WASHINGTON — When our longtime family doctor retired in the early 1960s, he was, according to my mother, charging the same amount for an office visit as he did in the 1930s when she and my father first became his patients. I always thought that was a bit of an exaggeration and it probably was but not much of one. The routine visit still hadn’t reached $10.
The health care cost comparisons of yesterday and today were brought home sharply by the discovery of the obstetric bills for the birth of my first two children two years apart in 1961 and 1963. The charges for pre and postnatal care were a whopping $160 for my son and $150 for my daughter. The $10 difference for the boy was for a surgical procedure. Combined with a three day stay in the hospital for their mother, the total for each was $300. Wow, that much!
A friend told me that as a 16-year-old, he would drive his doctor father on his house calls, many in poorer neighborhoods in their New England city. Before they would start out, the father would stop at a local store and load up the car with groceries that met the dietary requirements of his patients who couldn’t afford them. Rural patients, my friend said, often paid in produce and eggs and so forth. His father developed a heart problem from the stress of his practice and died in his 40s leaving my friend and his mother with hardly enough to bury him.
These examples of course came before the government got into the health care business in 1965 and most Americans went to one doctor for nearly everything, even minor surgery. A distinguished surgeon at Tulane University reminded me of this recently, noting that the “general practitioners” when we grew up were not just referral services so many are today.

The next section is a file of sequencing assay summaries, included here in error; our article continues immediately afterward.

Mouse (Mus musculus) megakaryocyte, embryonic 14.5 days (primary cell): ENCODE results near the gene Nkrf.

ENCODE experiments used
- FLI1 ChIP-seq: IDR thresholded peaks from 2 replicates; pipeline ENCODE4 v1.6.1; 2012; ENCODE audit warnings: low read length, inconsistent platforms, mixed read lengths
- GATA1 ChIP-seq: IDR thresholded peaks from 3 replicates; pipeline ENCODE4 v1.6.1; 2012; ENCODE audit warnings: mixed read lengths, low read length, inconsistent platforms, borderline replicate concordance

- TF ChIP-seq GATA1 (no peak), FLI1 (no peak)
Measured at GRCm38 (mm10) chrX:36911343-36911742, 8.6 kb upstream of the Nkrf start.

The newly released figures on the horrendous amounts being paid by Medicare to some doctors brought new perspective to what has happened to the cost of medicine and to the image of the benevolent doctor of my parent’s generation. Amazingly an eye doctor was paid $21 million in one year. How could he handle that many patients? Ophthalmology, it seems, is the most lucrative specialty apparently because of the high cost of treating macular degeneration or cancer, especially among the aged.
Some 3,000 ophthalmologist received $3.3 billion of the $77 billion paid out to doctors in 2012, according to an analysis by the New York Times. Well, pretty soon, as the late Sen. Everett Dirksen said, “we’re going to be talking about real money.”
In fairness, a whole lot of the 880,000 doctors and medical service providers who accept Medicare didn’t do quite so well — not bad mind you, just not quite up to the 2 percent who made almost one quarter of the total amount. One hundred doctors alone in 2012 took in a nifty $610 million, according to the Times. These figures are so startling as to leave one as breathless as a person on the verge of a heart attack. It is easy to see why Medicare has been reluctant to release them and the American Medical Association has opposed their disclosure.
A study in several western states of physician’s payments under Medicaid, the state and federal shared plan for the indigents, showed that doctors who had been making no more than $15,000 annually were paid as high as $300,000 in the first year after 1965 when the program was adopted along with Medicare. Several doctors complained that their income was private. My response was obviously that the portion of money paid out of taxpayer funds was the public’s business. I feel the same way about Medicare.
What all this says about where we are headed in the not too distant future as we approach universal health care to 350 million Americans and still having enough money left over for running the government is scary. I just saw a hospital/physicians bill for an emergency abdominal surgery and 10 day stay that was $182,500. I had never seen a bill that high.
How far we have come since the passage of Medicare when the estimates projected the ultimate cost of this entitlement would be $30 billion annually. Try 20 times that and still climbing.